A principal function of the Kinect sensor is to compute the depth (i.e., the distance from a sensor) as a laser scanner does. Due to its low cost compared with that of a laser scanner (e.g., 10–130K USD) (Golparvar-Fard et al. 2011), previous studies have investigated the accuracy and resolution of Kinect depth data for the 3D modeling of indoor environments, as well as for motion sensing. Khoshelham and Elberink (2012) report that the depth discrepancies between pairs of point clouds generated by a Kinect and a high-end laser scanner (i.e., Faro LS 880) are less than 3 cm for 84% of the point pairs, and that the point spacing in the depth direction (i.e., resolution) is about 2 mm, 2.5 cm, and 7 cm at the 1-, 3-, and 5-m distance. Rafibakhsh et al. (2012) also compare the accuracy and resolution of a Kinect with a laser scanner (i.e.. a Faro Focus3D scanner) and reveal that the average distance error between the point pairs is 3.49 cm, and that the resolution of the Kinect is about 4 times less than that of a laser scanner at 1.7- to 3.4-m distances from a sensor. Dutta (2012) measures the differences in distances between a Kinect and a VICON for a 0.1-m cube over a range of 1–3 m from a sensor, and the Root-Mean-Square Errors (RMSEs) are 6.5 mm in a horizontal direction, 5.7 mm in a vertical direction, and 10.9 mm in depth. On the other hand, Stoyanov et al. (2011) evaluate the accuracy of a Kinect in comparison with a laser scanner using the Three-Dimensional Normal Distributions Transform (3DNDT), which is a spatial representation accuracy evaluation technique, and conclude that the Kinect sensor performs well within 3.5-m distances. In Chow et al. (2012), a 3D reconstruction model of a mannequin is computed and compared with a laser scanner, and an RMSE of 11 mm is observed. In sum, previous studies reviewed herein conclude that the depth measurement and resolution of the Kinect are promising within a short range (e.g., 3 m), though not as accurate as those of a laser scanner, particularly in longer ranges.
The accuracy of motion capture data obtained with the Kinect has also been investigated. In Livingston et al. (2012), human skeletons tracked by a Microsoft software development kit are evaluated based on the positions of body joints (e.g., arms and hands) along a meter stick, and the average error and standard deviation in this experiment are 5.6 mm and 8.1 mm, respectively. Fernandez-Baena et al. (2012) conduct an experiment associated with rehabilitation treatments to compare the accuracy between a Kinect—combined with Natural Interaction Technology for End-user (NITE)—and a VICON in terms of the rotation angles of knee, hip, and shoulder joints, defined as angles between two vectors of body parts (e.g., one from knee to foot); the results show that the differences in rotation angles range from 6.78 to 8.98 degrees for a knee, from 5.53 to 9.92 degrees for a hip, and from 7 to 13 degrees for a shoulder. In the study of physical rehabilitation by Chang et al. (2012), the trajectories of the right hand, right elbow, and right shoulder that are tracked by a Kinect with OpenNI/NITE middleware are visually compared with those of marker-based OptiTrack motion capture system; the trajectories of a hand and an elbow are matched between two systems, while a shoulder is not accurately tracked by a Kinect system. To apply the Kinect to construction, however, further research efforts are required to address the following issues on the assessment of its motion capture performances: (1) the motions involved in construction activities need to be investigated, (2) the tracking results of full body joints need to be evaluated due to the characteristics of construction activities (i.e., manual work), and (3) the impact of the Kinect system’s performances on action recognition needs to be studied for the analysis of construction worker monitoring and operation.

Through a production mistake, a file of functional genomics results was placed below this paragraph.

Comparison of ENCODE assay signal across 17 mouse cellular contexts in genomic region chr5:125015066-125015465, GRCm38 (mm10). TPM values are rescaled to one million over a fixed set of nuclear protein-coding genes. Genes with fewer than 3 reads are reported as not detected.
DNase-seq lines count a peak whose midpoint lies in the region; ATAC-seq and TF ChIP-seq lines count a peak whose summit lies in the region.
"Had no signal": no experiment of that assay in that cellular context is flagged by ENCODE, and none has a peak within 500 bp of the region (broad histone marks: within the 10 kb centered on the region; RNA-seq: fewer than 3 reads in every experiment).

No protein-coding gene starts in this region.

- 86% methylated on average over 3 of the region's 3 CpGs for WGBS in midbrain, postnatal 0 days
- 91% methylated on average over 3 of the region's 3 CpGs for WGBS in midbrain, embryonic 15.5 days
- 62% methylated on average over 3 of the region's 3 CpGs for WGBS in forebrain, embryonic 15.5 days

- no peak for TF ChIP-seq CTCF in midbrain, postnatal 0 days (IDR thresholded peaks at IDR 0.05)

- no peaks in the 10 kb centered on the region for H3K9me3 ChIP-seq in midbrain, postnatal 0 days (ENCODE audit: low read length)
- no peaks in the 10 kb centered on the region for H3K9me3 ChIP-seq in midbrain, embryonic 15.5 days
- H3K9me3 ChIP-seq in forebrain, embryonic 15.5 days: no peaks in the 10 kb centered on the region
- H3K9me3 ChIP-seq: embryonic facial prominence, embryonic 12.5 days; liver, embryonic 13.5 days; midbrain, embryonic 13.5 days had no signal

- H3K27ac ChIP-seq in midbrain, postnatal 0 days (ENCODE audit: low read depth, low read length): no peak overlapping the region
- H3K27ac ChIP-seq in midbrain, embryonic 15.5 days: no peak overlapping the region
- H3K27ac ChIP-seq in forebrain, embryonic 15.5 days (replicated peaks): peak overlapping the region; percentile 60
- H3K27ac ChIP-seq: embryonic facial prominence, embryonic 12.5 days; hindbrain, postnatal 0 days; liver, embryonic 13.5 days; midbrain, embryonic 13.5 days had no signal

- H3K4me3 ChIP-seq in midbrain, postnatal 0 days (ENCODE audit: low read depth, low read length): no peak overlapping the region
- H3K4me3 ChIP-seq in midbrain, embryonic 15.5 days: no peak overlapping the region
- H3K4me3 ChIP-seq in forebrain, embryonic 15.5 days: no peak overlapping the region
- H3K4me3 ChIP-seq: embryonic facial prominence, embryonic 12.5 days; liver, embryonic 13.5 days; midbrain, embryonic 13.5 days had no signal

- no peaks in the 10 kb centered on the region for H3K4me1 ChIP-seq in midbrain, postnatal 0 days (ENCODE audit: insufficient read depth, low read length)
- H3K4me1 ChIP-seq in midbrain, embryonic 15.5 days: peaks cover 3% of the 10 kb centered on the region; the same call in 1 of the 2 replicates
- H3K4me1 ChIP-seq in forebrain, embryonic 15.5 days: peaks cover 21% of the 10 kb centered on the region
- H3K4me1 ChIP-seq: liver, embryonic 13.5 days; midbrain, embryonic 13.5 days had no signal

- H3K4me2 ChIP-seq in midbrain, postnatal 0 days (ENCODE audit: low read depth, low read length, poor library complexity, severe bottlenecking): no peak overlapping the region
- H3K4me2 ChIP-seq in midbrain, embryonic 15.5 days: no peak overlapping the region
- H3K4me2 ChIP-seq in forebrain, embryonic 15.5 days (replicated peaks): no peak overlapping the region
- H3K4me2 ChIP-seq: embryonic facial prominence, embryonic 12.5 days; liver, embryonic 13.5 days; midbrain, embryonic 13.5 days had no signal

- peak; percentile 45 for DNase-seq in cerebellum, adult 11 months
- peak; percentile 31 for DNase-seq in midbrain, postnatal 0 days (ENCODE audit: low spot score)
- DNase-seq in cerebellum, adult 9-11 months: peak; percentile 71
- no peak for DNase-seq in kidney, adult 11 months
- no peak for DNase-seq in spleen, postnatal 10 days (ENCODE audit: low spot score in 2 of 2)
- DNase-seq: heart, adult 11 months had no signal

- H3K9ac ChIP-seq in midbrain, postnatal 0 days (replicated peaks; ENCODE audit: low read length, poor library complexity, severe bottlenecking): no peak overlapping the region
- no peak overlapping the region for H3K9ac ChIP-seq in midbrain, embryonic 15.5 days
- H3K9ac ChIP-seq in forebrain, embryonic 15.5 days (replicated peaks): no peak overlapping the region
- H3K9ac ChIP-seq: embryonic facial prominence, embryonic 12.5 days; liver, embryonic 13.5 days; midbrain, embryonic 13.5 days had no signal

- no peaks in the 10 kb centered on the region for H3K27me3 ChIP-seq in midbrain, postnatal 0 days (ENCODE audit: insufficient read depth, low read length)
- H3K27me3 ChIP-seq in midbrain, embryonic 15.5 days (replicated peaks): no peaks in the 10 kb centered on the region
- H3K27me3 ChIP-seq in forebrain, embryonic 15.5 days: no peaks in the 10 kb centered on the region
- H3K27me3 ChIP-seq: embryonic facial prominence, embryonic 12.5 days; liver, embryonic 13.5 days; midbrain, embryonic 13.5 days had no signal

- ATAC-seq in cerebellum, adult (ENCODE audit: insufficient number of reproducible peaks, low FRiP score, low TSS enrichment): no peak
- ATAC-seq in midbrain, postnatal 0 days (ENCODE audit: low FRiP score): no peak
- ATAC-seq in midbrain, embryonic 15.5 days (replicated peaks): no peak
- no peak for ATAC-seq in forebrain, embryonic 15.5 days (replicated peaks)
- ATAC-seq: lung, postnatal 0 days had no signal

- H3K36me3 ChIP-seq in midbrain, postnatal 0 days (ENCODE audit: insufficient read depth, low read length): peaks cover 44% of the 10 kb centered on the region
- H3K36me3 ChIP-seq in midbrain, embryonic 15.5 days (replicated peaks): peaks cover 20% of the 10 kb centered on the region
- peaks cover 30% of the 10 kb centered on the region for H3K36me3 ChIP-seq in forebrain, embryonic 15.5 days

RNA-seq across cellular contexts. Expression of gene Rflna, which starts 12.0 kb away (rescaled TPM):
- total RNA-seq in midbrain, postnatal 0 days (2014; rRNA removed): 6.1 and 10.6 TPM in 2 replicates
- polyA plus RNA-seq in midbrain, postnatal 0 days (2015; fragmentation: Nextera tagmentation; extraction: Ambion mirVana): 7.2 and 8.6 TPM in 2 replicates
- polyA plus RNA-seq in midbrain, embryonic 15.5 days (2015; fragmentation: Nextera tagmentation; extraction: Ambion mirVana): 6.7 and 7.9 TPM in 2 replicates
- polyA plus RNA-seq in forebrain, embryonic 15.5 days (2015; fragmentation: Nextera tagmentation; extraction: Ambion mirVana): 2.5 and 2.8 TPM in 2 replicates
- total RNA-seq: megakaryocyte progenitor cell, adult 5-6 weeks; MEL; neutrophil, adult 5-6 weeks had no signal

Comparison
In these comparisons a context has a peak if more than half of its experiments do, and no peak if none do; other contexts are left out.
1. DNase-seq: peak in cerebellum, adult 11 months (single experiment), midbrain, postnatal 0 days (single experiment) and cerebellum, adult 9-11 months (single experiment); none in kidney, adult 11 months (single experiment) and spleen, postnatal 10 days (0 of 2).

The objective of this paper is to assess the accuracy of Kinect motion capture data for the motion analysis of construction operations; Figure 1 illustrates an overview of evaluation processes comparing the outputs of VICON and Kinect motion capture systems. The evaluations are based on the error analysis of tracked 3D positions of full body joints, the 3D rotation angles at body joints used as a feature for motion classification, and the effect of the accuracy on action recognition. To compute the tracking errors, a VICON is used as the ground truth for motion tracking, and the iPi Motion Capture solution (http://ipisoft.com) is used with Kinect sensors to track the 3D positions of a human subject and extract 3D skeletons; the iPi Motion capture system estimates human poses mainly based on the depth measurements of a human body, and is thus less affected by a performer’s appearance (e.g., special black suit and markers required by a VICON). In the experiment, human motions are thus simultaneously recorded with a Kinect and a VICON, and corresponding body joints of both systems—synchronized in time and space domains—are compared to compute the errors of Kinect outcomes. In addition, the ethics of this study including human subjects has been approved by the University of Michigan Institutional Review Board and the reference number is HUM00061888.